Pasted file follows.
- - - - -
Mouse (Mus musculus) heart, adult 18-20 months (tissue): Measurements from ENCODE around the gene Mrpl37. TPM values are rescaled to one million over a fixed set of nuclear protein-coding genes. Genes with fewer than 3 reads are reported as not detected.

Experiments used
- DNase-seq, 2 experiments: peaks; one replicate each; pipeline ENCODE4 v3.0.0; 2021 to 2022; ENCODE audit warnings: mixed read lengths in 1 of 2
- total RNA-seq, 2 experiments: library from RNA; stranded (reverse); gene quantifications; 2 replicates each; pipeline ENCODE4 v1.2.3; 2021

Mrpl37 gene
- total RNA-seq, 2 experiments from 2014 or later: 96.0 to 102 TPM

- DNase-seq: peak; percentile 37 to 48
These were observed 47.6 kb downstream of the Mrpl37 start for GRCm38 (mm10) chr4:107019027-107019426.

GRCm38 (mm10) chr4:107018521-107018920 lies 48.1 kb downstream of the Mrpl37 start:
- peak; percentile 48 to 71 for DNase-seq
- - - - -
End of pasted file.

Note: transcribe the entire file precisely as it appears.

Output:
Mouse (Mus musculus) heart, adult 18-20 months (tissue): Measurements from ENCODE around the gene Mrpl37. TPM values are rescaled to one million over a fixed set of nuclear protein-coding genes. Genes with fewer than 3 reads are reported as not detected.

Experiments used
- DNase-seq, 2 experiments: peaks; one replicate each; pipeline ENCODE4 v3.0.0; 2021 to 2022; ENCODE audit warnings: mixed read lengths in 1 of 2
- total RNA-seq, 2 experiments: library from RNA; stranded (reverse); gene quantifications; 2 replicates each; pipeline ENCODE4 v1.2.3; 2021

Mrpl37 gene
- total RNA-seq, 2 experiments from 2014 or later: 96.0 to 102 TPM

- DNase-seq: peak; percentile 37 to 48
These were observed 47.6 kb downstream of the Mrpl37 start for GRCm38 (mm10) chr4:107019027-107019426.

GRCm38 (mm10) chr4:107018521-107018920 lies 48.1 kb downstream of the Mrpl37 start:
- peak; percentile 48 to 71 for DNase-seq